• Empathy requires an open mind, and the realization that others have something meaningful to give. Look outside of yourself so that you can be a student of the world.
Reaching out from the country
Via her blog, Feedyard Foodie, Anne Burkholder reaches beyond the bounds of her operation's gates to curious consumers across the country. She wanted to reach out to consumers but couldn't afford the time away from her family and business. "I began blogging because I had something to say. I wanted to open up my farm in an effort to have a respectful conversation about how I care for cattle and raise beef in a feed yard. I believe in transparency and I believe that every consumer has a right to know how their food is raised," she says.
Will Feed, Inc., signed on as Certified Angus Beef LLC (CAB)-licensed feedlot in 2008. The feedyard's overriding quality focus, data-gathering and details management helped earn Will Feed, Inc. recognition as the 2011 CAB Feedlot Partner of the Year for operations with up to 15,000-head capacity. Matt and Anne accepted the award at the CAB annual conference in Sunriver, OR, CAB's Mark McCully (left) and John Stika (right) presented the award to the Nebraska couple..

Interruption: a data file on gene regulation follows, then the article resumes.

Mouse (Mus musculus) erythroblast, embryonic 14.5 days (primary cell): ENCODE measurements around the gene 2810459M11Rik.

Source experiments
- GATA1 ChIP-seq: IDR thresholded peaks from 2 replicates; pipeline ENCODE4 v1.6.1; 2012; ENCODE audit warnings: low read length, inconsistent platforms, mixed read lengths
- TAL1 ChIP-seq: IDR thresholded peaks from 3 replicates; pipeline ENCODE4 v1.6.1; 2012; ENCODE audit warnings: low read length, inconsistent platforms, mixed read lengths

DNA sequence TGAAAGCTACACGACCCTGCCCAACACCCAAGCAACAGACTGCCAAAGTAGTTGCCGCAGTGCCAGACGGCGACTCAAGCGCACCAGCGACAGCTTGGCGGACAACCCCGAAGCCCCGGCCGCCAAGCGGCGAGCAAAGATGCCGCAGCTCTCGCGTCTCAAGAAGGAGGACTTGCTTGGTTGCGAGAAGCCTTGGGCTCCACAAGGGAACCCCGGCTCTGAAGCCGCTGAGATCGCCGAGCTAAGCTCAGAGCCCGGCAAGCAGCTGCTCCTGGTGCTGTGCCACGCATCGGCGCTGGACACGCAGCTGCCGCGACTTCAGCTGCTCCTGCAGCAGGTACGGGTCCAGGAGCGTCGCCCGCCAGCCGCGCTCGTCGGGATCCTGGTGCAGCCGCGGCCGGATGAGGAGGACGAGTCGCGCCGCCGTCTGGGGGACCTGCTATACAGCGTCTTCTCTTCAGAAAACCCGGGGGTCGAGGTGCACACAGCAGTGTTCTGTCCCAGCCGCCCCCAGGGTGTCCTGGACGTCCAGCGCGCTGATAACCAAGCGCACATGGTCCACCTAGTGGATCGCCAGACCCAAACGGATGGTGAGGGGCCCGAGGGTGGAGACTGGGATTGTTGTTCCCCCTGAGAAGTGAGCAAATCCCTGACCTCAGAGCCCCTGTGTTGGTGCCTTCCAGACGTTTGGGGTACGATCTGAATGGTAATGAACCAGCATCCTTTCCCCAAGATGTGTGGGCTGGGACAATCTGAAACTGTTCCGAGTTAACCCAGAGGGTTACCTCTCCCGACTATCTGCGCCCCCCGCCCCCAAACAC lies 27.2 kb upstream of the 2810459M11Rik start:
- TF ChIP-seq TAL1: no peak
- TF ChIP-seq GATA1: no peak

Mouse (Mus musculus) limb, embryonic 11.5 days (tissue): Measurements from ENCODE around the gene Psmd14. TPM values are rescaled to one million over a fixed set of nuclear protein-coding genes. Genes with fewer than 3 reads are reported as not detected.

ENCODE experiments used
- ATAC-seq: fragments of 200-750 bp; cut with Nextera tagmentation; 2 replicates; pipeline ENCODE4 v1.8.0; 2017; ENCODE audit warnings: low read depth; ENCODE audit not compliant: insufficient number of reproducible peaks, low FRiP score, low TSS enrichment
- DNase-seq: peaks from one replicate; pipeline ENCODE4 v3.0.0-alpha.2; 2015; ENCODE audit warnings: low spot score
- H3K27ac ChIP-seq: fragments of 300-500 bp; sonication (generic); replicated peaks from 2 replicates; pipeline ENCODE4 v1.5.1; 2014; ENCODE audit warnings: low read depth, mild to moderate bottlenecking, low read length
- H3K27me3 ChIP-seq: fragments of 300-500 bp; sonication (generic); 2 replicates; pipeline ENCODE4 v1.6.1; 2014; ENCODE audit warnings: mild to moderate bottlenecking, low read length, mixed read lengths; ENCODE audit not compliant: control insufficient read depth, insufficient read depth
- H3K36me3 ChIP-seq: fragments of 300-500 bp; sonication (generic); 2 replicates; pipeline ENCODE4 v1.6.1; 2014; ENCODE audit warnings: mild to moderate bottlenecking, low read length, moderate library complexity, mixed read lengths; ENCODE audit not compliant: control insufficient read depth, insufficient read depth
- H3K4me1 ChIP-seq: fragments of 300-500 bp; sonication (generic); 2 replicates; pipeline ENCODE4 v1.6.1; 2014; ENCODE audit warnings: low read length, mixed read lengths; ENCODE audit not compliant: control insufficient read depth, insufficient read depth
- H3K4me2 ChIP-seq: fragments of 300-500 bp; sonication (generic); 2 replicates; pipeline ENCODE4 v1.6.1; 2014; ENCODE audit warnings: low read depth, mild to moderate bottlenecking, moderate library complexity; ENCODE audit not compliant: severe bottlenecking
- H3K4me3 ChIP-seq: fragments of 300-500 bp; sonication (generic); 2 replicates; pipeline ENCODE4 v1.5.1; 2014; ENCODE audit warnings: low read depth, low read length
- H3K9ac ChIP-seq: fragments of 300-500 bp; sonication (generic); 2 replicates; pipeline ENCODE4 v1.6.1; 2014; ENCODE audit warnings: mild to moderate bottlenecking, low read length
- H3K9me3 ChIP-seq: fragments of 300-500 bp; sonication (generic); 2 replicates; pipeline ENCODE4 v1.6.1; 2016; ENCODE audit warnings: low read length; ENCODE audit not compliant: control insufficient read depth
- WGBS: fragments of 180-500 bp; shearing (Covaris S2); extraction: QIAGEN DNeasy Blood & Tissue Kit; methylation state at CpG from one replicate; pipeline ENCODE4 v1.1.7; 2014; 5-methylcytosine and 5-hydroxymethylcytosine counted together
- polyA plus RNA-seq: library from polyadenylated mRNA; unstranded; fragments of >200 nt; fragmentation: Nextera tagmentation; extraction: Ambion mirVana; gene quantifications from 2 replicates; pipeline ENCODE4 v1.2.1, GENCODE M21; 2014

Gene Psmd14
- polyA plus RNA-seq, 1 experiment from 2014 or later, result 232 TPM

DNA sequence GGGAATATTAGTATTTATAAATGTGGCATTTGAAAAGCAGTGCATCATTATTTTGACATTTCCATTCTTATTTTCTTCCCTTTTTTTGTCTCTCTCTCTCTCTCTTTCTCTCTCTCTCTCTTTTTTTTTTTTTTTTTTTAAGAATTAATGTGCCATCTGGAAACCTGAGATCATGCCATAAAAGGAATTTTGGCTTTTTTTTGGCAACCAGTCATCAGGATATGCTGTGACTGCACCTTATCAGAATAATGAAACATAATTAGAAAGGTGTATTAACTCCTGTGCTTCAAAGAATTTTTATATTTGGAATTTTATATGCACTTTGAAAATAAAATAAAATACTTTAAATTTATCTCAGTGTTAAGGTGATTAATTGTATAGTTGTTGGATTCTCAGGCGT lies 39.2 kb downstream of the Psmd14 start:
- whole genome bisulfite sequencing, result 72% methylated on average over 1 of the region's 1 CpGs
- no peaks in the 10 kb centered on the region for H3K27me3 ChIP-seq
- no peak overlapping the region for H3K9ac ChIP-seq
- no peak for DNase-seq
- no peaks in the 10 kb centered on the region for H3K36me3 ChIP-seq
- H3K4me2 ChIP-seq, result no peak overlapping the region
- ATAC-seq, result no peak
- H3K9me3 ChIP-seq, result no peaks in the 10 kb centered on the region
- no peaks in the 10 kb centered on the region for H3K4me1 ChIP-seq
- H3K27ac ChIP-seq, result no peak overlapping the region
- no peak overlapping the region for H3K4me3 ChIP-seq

I needed partners
Beef Quality Assurance plays a key role in Will Feed Inc.’s everyday operations, but Burkholder wanted to do even more. So Will Feed, Inc., signed up withProgressive Beef Quality System Assessment (QSA) program, a third-party-verified series of protocols in the areas of food safety animal welfare and sustainability. And a few months after that, the 3,000-head-capacity operation joined the Beef Marketing Group, a producer cooperative focused on creating value throughout the beef supply chain.
“With a 3,000-head feedyard, I don’t have enough cattle to exert a lot of say relative to the actual selling of my animals and my beef. I’ve always dreamed about taking my beef to the consumer and it was obvious to me that that wasn’t something I could do myself. I needed partners,” she says.